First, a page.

PerspectiveBreast Cancer

Translating the Genomic Architecture of Breast Cancer into Clinical Applications

Science Translational Medicine  30 Jun 2010:
Vol. 2, Issue 38, pp. 38ps32
DOI: 10.1126/scitranslmed.3001266

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Abstract

The genetic alterations in breast cancer have in recent years been studied through a variety of techniques: analysis of alterations in individual oncogenes and tumor suppressor genes; gene expression profiling of both messenger RNA and microRNA; global analysis of DNA copy number changes; and most recently, whole-genome sequence analysis. Analysis of the association between genetic alterations and gene expression profiles with prognosis and response to specific treatments will lead to improved possibilities for patient-tailored treatment. Russnes et al. now add an additional view on the complex genetic makeup of breast carcinomas by developing algorithms that can be used to subclassify tumors based on their patterns of genome-wide DNA copy number gains and losses, which vary from very simple (only a few gains and losses) to complex. The algorithms provide indices that can be used in conjunction with results from other genetic analyses to subclassify breast cancer, with the aim of defining subgroups of patients that differ with respect to prognosis and response to therapy.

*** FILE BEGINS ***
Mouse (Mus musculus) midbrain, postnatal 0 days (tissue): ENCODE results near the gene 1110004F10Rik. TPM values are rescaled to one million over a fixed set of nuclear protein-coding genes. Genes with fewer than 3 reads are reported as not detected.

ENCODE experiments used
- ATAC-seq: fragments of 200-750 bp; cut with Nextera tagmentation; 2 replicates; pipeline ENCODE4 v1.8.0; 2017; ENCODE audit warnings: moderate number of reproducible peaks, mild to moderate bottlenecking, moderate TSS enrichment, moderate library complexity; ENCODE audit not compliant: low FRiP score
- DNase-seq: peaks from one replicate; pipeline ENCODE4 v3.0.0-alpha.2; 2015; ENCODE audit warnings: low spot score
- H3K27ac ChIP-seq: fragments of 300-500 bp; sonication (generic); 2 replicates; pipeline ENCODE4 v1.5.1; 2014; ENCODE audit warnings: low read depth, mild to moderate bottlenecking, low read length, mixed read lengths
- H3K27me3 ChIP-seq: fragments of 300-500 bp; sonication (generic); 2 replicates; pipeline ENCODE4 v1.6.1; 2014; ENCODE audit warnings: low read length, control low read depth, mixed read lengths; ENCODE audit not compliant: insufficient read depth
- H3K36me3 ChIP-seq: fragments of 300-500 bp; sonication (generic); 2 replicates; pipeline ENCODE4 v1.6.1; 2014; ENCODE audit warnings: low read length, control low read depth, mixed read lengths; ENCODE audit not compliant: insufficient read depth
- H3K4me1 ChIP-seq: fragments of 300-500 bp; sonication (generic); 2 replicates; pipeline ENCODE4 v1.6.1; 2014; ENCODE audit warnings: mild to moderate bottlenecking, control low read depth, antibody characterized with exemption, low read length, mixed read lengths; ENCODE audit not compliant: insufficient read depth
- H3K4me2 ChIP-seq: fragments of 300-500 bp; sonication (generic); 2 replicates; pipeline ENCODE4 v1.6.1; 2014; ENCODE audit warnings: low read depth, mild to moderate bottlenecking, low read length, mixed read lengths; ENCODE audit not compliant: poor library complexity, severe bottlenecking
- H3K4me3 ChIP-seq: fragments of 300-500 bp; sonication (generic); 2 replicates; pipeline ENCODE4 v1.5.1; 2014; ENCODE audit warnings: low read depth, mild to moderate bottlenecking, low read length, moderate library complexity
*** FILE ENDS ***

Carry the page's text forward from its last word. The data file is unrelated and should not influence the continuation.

Footnotes

  • Citation: H. M. Horlings, C. D. Savci-Heijink, M. J. van de Vijver, Translating the genomic architecture of breast cancer into clinical applications. Sci. Transl. Med. 2, 38ps32 (2010).

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